If you want to move your site from WordPress.com to WordPress.org you can without running into any problems when transferring content. You made the content therefore it will always be yours. This content can be lost if a site is taken down by WordPress without backing up your content. You also get to keep the domain name if you have bought it. Buying it means it is yours.
When it comes to WordPress.org, the site is yours and every part of the site is also yours. This includes the domain name you have, the content and ultimately the hosting of the site.
A big con of WordPress.com comes in the form of Plugins. On the platform users are limited to no plugins being allowed on their site. This means plugins such as Yoast and many other popular plugins cannot be used. A lot of people don’t realise this fact and then need to move to WordPress.org in the future.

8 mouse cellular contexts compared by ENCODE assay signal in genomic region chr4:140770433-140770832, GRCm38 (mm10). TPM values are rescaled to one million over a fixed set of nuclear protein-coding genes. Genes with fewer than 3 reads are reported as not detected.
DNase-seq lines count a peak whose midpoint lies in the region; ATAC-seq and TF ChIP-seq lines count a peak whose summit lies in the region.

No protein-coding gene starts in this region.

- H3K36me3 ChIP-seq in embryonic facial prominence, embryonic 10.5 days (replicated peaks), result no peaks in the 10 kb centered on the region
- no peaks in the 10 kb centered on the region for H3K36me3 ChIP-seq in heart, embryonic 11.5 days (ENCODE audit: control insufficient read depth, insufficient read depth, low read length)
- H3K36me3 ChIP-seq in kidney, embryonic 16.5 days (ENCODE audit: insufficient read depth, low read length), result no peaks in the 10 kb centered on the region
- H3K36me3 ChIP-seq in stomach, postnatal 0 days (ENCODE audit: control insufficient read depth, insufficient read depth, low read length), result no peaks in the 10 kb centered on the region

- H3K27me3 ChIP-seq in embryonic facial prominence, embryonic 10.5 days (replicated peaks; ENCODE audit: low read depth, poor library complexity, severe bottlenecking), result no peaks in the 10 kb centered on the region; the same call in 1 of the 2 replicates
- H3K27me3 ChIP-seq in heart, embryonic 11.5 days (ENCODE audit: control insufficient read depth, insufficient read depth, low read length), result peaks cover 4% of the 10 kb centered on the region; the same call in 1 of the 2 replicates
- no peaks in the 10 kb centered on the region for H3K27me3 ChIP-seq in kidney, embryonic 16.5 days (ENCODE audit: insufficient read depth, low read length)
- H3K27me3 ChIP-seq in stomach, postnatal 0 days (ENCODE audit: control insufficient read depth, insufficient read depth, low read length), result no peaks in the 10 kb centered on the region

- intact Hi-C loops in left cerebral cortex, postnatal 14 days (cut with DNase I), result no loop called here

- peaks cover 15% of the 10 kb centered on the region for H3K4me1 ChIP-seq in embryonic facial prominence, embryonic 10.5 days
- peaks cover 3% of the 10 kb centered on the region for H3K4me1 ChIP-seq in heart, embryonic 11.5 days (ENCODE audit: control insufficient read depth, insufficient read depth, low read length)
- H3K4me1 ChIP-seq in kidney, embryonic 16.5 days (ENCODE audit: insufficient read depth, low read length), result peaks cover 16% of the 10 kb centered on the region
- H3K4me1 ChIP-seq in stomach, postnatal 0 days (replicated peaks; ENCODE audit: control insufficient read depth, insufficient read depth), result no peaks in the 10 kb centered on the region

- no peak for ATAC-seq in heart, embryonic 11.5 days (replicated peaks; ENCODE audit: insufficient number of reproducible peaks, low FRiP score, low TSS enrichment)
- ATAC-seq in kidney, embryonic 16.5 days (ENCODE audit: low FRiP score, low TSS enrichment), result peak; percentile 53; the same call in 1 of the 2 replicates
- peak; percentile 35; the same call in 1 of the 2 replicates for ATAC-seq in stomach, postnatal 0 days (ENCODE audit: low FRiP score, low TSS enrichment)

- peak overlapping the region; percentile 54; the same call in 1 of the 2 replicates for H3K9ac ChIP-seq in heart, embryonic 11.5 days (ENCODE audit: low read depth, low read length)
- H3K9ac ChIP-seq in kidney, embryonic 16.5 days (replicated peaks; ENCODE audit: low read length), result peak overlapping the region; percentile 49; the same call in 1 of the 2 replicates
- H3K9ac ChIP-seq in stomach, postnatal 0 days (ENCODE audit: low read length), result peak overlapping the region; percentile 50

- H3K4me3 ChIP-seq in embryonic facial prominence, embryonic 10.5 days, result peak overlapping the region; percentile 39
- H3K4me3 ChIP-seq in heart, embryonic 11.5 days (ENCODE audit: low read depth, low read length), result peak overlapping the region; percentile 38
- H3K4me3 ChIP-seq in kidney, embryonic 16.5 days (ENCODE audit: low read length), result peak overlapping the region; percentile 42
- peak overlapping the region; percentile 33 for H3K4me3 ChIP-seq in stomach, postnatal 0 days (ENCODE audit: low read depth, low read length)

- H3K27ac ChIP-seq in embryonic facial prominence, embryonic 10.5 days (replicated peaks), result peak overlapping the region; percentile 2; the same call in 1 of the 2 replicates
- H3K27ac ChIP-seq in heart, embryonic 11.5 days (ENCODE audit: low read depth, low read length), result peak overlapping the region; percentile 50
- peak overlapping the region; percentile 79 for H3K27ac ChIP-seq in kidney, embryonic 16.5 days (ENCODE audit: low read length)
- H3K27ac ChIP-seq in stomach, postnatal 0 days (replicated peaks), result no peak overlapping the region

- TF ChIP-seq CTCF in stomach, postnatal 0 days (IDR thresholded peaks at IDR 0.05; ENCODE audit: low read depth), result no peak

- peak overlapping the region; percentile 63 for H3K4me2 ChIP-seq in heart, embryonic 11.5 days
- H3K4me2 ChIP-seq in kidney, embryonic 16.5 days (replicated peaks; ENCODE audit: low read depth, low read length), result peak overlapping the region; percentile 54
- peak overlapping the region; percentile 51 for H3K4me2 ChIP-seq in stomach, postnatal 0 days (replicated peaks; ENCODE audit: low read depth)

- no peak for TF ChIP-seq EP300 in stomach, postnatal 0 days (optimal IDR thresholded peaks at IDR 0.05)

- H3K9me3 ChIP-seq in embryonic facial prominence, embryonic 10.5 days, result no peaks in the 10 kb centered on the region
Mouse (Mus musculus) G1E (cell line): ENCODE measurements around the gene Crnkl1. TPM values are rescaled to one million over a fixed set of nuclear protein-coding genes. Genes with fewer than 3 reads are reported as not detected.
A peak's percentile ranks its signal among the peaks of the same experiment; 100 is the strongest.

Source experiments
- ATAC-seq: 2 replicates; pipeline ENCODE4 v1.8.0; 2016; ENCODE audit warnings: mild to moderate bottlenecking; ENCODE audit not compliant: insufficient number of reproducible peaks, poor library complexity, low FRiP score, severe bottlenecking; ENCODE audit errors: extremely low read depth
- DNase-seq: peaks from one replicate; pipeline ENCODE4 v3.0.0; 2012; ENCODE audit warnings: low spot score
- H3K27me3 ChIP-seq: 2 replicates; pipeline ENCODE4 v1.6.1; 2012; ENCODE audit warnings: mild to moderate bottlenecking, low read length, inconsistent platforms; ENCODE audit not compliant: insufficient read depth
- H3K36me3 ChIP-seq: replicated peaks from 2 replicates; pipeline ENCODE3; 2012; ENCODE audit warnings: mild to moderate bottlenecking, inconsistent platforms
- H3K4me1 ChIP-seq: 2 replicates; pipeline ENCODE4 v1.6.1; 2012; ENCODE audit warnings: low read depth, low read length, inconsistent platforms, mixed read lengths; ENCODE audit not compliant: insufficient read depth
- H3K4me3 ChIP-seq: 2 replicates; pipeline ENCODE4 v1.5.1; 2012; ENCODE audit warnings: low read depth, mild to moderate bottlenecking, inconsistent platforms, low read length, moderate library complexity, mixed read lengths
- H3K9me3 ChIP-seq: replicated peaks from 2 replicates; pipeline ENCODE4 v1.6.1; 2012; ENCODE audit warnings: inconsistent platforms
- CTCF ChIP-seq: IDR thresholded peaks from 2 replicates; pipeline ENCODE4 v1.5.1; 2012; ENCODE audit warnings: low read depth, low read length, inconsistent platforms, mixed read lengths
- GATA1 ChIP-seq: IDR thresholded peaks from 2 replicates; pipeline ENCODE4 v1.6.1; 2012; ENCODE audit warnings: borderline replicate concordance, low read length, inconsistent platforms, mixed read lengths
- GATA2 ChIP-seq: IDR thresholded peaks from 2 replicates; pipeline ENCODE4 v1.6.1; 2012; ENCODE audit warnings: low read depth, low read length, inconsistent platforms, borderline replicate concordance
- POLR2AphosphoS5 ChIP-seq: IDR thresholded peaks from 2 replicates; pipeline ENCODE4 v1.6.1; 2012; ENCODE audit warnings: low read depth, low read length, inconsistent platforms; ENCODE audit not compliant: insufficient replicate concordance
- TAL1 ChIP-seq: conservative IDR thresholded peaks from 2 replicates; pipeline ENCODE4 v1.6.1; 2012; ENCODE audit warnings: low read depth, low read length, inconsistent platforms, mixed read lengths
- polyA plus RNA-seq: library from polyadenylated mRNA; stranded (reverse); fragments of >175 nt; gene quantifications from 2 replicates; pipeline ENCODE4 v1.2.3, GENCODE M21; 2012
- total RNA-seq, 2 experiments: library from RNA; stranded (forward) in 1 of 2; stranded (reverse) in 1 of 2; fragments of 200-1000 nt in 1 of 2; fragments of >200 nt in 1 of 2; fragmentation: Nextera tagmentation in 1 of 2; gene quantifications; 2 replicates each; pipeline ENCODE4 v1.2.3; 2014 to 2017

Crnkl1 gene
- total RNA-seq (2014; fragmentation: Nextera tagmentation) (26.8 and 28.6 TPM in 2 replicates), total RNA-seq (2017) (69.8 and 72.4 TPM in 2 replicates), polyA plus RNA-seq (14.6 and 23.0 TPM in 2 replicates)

There are a number of plugin like features such as post settings that include categories and tags, which help your site/blog to rank. On the business plan which is quite expensive for a hobbyist blogger or website owner, you have access to third party plugins. (At this point it may be worth looking into moving to WordPress.org).
On WordPress.org you are allowed to install all types of plugins onto your dashboard for you site. These can help your websites perform better, check your sites comments for spam and many other possibilities.
As you can see from the above that WordPress.com has a lot of limitations and there are a few others. That’s why I suggest using it for a smaller site, or for a starter site.
Another limitation that WordPress.com has compared to WordPress.org is its theme support. On WordPress.com there is limited theme support, so finding the right theme for you may be a bit difficult. Whereas on WordPress.org has full theme support and you can customize these fully unlike on WordPress.com.